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On 10/23/2012 3:40 PM, Larry Jaques wrote:

Would you provide documentation for the 35,000/hr.
Lobby remodels are mandated by the government to incorporate their latest ideas of safety, and other such things.
One of the things people don't understand whether your are work with the local contractor, auto mechanic or a major corporation, is that what they are charged is based on the total cost of maintaining the company, not the technician or mechanic doing the work.
There are the obvious expense such as the person doing the works wages and the expense for his insurance, pensions, and vacation However these are not the only cost to the company There are fixed cost that have to be recovered such as cost of buying and maintaining the building and equipment, supplies like toilet paper and paper towels, administrative cost for the people in the office and the equipment they need, insurances, taxes, regulatory expenses and the like.
If I had 4 technicians I would calculate the total hour those technicians would work in a year (4 X 2080) I would then take the total fixed cost and divided by the total technician time available, I would then add the fixed cost per hour to the variable cost per hour, and charge the customer that amount to fix his car in the garage,test his sample, etc..
This was always significantly more the the person doing the work was getting.
Personally I could justify the 34,000 per hour charge. If the X ray machine cost 136000 and I only used it 4 times per year, I would have to charge 34000 per use. (An extremely simplified example.)
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A meaningless example. For one, the X-ray machine has a useful life of well over a decade. Secondly, you don't account for depreciation.

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On 10/23/2012 4:32 PM, Scott Lurndal wrote:

Section 179 ... "depreciation" may not be necessary if a capital equipment expenditure that did not exceed the statutory amount and/or the business had a net operating loss for the year. ;)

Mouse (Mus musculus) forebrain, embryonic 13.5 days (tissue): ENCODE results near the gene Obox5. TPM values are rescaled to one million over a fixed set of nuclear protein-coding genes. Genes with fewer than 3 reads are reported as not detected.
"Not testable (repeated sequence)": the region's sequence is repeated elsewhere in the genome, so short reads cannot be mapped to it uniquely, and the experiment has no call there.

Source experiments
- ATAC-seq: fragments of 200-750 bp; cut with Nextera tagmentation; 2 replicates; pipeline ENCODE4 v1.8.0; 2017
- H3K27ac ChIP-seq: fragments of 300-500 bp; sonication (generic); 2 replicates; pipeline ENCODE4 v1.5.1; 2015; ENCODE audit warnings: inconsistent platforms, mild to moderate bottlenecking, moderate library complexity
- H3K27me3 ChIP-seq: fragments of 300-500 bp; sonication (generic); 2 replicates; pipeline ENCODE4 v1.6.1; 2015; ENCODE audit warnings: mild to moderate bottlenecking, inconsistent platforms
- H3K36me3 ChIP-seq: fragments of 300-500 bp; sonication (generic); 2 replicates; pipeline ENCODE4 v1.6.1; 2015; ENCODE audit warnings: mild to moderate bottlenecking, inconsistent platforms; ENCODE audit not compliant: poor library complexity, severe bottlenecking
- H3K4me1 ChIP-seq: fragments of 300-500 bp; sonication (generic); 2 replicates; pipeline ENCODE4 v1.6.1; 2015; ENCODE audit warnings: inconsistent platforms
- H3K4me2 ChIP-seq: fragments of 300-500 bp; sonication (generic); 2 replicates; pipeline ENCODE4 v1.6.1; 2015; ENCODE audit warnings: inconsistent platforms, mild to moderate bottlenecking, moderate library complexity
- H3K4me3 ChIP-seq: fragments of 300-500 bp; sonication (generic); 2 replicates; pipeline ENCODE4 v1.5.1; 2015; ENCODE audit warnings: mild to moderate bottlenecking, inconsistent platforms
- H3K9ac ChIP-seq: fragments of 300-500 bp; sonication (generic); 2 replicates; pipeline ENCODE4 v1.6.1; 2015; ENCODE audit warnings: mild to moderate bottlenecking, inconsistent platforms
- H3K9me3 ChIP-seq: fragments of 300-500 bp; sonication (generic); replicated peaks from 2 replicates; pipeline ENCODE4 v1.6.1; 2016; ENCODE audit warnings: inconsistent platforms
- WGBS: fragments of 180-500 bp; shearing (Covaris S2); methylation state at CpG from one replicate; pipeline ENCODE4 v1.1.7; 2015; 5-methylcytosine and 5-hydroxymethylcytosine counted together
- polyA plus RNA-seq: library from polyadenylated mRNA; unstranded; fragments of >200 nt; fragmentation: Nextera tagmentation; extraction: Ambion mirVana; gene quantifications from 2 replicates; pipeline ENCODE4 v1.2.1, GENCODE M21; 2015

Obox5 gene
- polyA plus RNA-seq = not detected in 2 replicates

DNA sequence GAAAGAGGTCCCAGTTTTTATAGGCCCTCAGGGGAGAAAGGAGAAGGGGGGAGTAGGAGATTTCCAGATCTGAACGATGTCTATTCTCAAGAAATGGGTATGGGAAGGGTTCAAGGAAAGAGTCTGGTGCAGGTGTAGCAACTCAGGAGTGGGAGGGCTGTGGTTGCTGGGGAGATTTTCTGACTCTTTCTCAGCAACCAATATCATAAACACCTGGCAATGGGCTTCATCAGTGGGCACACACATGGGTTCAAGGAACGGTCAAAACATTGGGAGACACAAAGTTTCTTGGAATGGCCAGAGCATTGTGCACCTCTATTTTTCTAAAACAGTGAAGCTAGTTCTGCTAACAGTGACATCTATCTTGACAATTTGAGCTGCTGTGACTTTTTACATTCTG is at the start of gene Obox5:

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On Tue, 23 Oct 2012 17:22:19 -0400, Keith Nuttle

That was a SWAG from reports I've heard and things I've read, like $165k for a 2-day quintuple bypass with 2 hours in surgery.
BUT:
My sister in CA was billed $22,600 for a laparoscopic appendectomy. She was in the hospital for 3 hours, 1 hour of that in surgery.
My oral surgeon made $915 for 14 minutes work, or $3660/hr. OK, if half that goes to the center, it's still farkin' outrageous.
http://tinyurl.com/8f8j2dk
http://www.medicalcostadvocate.com/blog/?tag=outrageous-healthcare-charges
Wow! This is interesting. Here's what things should (?) cost: http://www.healthcarebluebook.com/page_Default.aspx

Most lobby remodels are for bling, not safety.

Of course it is, and that's expected.

Not to me, you couldn't! Besides, if you did that, nobody would (could?) use your service. Where's your depreciation curve, buddy? Stretched out over 7-10 years, that's as low as $3,400 a pop, which is still gouging horribly, Dr. Nuttle. ;)
-- They must find it difficult, those who have taken authority as truth, rather than truth as authority. -- Gerald Massey, Egyptologist
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That of course should have been illegal, and be clawed back. I hope your statement isn't really true, but I don't know.

Perhaps, perhaps not. Overall, Medicare has been relatively successfull in keeping costs low and still give quality care.

As it works in Holland, as I found out when I needed trauma surgery on my broken leg.

I like that quote ...
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Googlit, Han. IT HAPPENED!

No, Medicare has been successful at reducing rates, not making costs low. There's an extremely large difference.

Right!
I get these great sigs from the Motivational Quote of the Day emails at the rate of 4 a day. http://www.quotationspage.com/mqotd.html It's a free service. (Thanks, Laura!) She has a downloadable library similar to Gutenberg's online, too.
-- They must find it difficult, those who have taken authority as truth, rather than truth as authority. -- Gerald Massey, Egyptologist
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Han wrote:

During the first six years of the Bush administration, we got out of a recession, saw unemployment drop below five percent, almost zero inflation, 28 consecutive quarters of economic growth, and had the DJIA climb above 12,000. All this in spite of two wars, 9-11, and Katrina.